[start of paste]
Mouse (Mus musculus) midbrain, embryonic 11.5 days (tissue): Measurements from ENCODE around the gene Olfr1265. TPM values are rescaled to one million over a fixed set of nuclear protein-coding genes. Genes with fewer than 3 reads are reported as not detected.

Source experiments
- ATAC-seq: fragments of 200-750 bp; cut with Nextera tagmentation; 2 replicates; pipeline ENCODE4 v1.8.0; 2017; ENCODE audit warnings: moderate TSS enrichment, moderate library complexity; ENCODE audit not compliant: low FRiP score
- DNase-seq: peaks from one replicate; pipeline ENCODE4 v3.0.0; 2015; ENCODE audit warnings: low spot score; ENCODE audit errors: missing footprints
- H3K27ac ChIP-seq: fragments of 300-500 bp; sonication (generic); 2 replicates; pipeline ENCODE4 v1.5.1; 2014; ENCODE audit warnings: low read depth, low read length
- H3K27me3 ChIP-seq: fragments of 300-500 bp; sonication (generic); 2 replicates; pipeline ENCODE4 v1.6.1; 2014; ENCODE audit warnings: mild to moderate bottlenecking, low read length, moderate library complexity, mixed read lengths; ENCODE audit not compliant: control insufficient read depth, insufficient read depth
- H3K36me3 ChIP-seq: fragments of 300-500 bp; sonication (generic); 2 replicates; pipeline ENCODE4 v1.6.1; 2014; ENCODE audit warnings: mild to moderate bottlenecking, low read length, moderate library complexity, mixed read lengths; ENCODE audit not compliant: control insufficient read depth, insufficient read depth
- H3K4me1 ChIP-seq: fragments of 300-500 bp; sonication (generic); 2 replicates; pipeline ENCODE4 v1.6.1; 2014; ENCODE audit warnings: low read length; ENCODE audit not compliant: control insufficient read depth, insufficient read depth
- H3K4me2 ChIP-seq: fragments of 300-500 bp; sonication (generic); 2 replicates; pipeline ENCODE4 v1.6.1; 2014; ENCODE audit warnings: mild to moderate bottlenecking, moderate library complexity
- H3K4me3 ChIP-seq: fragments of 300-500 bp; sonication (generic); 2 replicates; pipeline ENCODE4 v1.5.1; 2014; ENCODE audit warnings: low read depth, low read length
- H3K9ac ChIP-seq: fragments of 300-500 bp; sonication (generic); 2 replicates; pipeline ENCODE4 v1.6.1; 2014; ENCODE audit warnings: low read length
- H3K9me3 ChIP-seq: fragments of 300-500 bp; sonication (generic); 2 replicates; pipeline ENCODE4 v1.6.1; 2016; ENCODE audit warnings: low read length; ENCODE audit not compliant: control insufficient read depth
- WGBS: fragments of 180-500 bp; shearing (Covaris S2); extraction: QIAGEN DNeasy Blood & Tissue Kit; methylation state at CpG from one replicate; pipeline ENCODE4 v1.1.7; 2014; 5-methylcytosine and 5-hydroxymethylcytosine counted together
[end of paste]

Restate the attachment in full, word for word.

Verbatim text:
Mouse (Mus musculus) midbrain, embryonic 11.5 days (tissue): Measurements from ENCODE around the gene Olfr1265. TPM values are rescaled to one million over a fixed set of nuclear protein-coding genes. Genes with fewer than 3 reads are reported as not detected.

Source experiments
- ATAC-seq: fragments of 200-750 bp; cut with Nextera tagmentation; 2 replicates; pipeline ENCODE4 v1.8.0; 2017; ENCODE audit warnings: moderate TSS enrichment, moderate library complexity; ENCODE audit not compliant: low FRiP score
- DNase-seq: peaks from one replicate; pipeline ENCODE4 v3.0.0; 2015; ENCODE audit warnings: low spot score; ENCODE audit errors: missing footprints
- H3K27ac ChIP-seq: fragments of 300-500 bp; sonication (generic); 2 replicates; pipeline ENCODE4 v1.5.1; 2014; ENCODE audit warnings: low read depth, low read length
- H3K27me3 ChIP-seq: fragments of 300-500 bp; sonication (generic); 2 replicates; pipeline ENCODE4 v1.6.1; 2014; ENCODE audit warnings: mild to moderate bottlenecking, low read length, moderate library complexity, mixed read lengths; ENCODE audit not compliant: control insufficient read depth, insufficient read depth
- H3K36me3 ChIP-seq: fragments of 300-500 bp; sonication (generic); 2 replicates; pipeline ENCODE4 v1.6.1; 2014; ENCODE audit warnings: mild to moderate bottlenecking, low read length, moderate library complexity, mixed read lengths; ENCODE audit not compliant: control insufficient read depth, insufficient read depth
- H3K4me1 ChIP-seq: fragments of 300-500 bp; sonication (generic); 2 replicates; pipeline ENCODE4 v1.6.1; 2014; ENCODE audit warnings: low read length; ENCODE audit not compliant: control insufficient read depth, insufficient read depth
- H3K4me2 ChIP-seq: fragments of 300-500 bp; sonication (generic); 2 replicates; pipeline ENCODE4 v1.6.1; 2014; ENCODE audit warnings: mild to moderate bottlenecking, moderate library complexity
- H3K4me3 ChIP-seq: fragments of 300-500 bp; sonication (generic); 2 replicates; pipeline ENCODE4 v1.5.1; 2014; ENCODE audit warnings: low read depth, low read length
- H3K9ac ChIP-seq: fragments of 300-500 bp; sonication (generic); 2 replicates; pipeline ENCODE4 v1.6.1; 2014; ENCODE audit warnings: low read length
- H3K9me3 ChIP-seq: fragments of 300-500 bp; sonication (generic); 2 replicates; pipeline ENCODE4 v1.6.1; 2016; ENCODE audit warnings: low read length; ENCODE audit not compliant: control insufficient read depth
- WGBS: fragments of 180-500 bp; shearing (Covaris S2); extraction: QIAGEN DNeasy Blood & Tissue Kit; methylation state at CpG from one replicate; pipeline ENCODE4 v1.1.7; 2014; 5-methylcytosine and 5-hydroxymethylcytosine counted together